Complex regional pain syndrome type I is "diffuse persistent pain usually in an extremity often associated with vasomotor disturbances, trophic changes, and limitation or immobility of joints; frequently follows some local injury."

What are the signs and symptoms of complex regional pain syndrome (CRPS)?
A symptom is something the patient senses and describes, while a sign is something other people, such as the doctor notice. For example, drowsiness may be a symptom while dilated pupils may be a sign.

The predominant symptom of CRPS is pain:

    * Pain - the pain is severe and continuous. Patients describe it as a burning pain. Some have said it feels like a combination of burning and electrical shocks. Part or all of a limb may be affected, such as an arm, leg, hand or foot. The pain is triggered by an injury and is much worse than one would expect. For example, a patient who sprained an ankle may experience an unbearable burning sensation.

      The affected limb, or part of the limb can become hypersensitive. If touched, bumped on, or exposed to temperature changes the pain can be severe.

      If symptoms are severe there may eventually be muscle atrophy (wasting) in the affected limb. This is because the patient does not use the limb due of the pain.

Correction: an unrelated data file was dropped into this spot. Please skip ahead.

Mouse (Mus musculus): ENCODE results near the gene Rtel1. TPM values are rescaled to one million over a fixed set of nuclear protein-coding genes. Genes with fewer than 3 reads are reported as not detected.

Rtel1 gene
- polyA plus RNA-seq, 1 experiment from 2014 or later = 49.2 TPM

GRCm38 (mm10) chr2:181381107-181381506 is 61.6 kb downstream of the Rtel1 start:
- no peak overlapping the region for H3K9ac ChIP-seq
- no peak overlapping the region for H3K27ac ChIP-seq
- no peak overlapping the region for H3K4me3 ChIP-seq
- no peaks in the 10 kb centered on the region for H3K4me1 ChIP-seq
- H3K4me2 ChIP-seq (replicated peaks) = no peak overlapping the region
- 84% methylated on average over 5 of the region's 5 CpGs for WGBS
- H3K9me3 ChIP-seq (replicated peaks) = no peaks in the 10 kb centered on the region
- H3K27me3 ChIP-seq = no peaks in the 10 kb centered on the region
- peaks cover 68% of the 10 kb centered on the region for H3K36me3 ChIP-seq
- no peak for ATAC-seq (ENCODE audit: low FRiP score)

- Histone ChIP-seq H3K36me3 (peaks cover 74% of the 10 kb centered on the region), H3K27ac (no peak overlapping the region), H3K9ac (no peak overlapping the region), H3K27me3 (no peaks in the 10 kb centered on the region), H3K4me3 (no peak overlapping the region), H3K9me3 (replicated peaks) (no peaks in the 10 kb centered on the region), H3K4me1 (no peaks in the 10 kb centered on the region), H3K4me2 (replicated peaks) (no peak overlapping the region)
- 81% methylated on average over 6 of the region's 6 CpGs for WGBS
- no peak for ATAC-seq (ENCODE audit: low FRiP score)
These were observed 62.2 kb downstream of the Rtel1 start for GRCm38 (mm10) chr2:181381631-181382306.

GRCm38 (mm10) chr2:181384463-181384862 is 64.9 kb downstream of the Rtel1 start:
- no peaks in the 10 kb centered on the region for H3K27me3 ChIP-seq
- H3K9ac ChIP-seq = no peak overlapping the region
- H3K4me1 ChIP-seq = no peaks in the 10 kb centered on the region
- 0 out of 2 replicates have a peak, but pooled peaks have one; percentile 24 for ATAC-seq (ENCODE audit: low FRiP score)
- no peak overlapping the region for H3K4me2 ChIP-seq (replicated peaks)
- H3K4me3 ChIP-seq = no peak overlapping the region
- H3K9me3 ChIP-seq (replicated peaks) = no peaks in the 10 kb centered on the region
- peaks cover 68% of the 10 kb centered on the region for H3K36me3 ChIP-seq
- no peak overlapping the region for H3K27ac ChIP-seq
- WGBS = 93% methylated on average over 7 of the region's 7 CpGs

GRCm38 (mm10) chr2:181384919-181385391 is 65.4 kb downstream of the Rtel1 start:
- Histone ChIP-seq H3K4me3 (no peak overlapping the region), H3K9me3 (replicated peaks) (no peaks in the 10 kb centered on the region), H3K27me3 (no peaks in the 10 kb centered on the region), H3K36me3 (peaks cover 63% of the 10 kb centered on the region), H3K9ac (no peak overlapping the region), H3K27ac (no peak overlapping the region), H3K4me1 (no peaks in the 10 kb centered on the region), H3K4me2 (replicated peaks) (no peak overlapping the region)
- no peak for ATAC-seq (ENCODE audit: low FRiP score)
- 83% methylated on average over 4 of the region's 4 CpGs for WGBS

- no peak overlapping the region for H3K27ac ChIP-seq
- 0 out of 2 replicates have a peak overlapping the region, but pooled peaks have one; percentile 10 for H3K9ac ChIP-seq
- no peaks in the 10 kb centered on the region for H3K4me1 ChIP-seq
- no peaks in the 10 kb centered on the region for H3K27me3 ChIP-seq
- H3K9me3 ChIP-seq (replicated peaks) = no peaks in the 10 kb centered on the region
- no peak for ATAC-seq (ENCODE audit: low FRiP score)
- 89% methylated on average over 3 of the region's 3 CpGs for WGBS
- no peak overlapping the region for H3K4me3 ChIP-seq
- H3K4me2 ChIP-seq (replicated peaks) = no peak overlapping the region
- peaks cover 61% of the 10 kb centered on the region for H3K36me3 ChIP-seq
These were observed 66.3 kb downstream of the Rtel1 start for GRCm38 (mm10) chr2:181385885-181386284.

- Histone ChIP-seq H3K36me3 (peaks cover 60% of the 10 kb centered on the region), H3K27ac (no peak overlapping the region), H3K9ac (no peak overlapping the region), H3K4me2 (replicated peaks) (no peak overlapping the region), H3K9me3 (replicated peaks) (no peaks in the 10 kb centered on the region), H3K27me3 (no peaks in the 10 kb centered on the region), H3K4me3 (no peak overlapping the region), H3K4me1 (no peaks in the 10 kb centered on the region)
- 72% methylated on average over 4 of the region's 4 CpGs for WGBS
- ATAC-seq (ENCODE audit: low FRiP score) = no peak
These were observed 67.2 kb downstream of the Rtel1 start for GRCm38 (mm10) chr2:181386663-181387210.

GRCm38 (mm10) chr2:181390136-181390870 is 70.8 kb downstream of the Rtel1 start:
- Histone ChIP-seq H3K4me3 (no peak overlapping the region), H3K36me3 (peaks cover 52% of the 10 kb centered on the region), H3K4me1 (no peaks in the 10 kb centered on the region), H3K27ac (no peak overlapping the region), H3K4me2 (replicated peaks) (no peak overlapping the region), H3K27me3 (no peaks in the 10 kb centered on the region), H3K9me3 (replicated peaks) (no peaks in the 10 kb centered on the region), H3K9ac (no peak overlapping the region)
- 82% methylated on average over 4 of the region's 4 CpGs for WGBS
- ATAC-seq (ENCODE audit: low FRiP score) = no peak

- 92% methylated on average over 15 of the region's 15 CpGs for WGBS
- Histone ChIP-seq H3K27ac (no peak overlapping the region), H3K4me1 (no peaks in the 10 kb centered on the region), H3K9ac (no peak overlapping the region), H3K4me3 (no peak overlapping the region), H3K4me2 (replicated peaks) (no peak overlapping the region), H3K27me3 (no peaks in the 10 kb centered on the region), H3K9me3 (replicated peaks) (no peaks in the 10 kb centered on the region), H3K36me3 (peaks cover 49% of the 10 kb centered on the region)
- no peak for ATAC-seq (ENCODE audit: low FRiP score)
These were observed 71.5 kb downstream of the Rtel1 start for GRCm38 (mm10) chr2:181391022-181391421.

Other possible signs and symptoms include:

    * Changes in skin temperature - the skin may be sweaty on some occasions, and cold and clammy in others.
    * Changes in skin color - there may be blotches or streaks on the skin. It may range in color from very pale to pink. Sometimes the affected area of skin may take on a blue tinge.
    * Skin texture - the skin may sometimes seem thin and shiny.
    * Nails and hair - hair and nails may grow at unusual speeds (too slow or too fast).
    * Joints - the affected joint(s) may be painful, stiff and inflamed.
    * Mobility - the patient may find it harder to move the affected limb or part of limb.

CRPS generally progress in 3 stages. Not everyone will experience all three stages. Some people may have symptoms in different stages.

    * Stage 1 of CRPS - typically lasts from 1 to 3 months. There is a severe, burning pain in one of the limbs. There may be muscle spasms (involuntary muscle contractions), joint stiffness and fast-growing hair and nails. Skin color and temperature may also change as blood vessels in the area are affected.
    * Stage 2 of CRPS - usually lasts for 3 to 6 months. Pain in the affected limb, hand or foot may get worse, as may alterations in skin texture and color. Muscle tone may weaken. Inflammation and stiffness may worsen.
    * Stage 3 of CRPS - changes that have occurred so far are usually irreversible at this stage. There will be significant loss of muscle tone in the affected limb, bones may have become contorted, while the joints have become stiffer. The patient will likely find it very hard to use the affected limb. Patients who receive prompt treatment for CRPS early on are very unlikely to ever reach this stage.

What are the causes of complex regional pain syndrome (CRPS)?

    * Type 1 - occurs after an injury or illness that did not directly damage nerves in the affected area. Approximately 90% of CRPS cases are Type 1.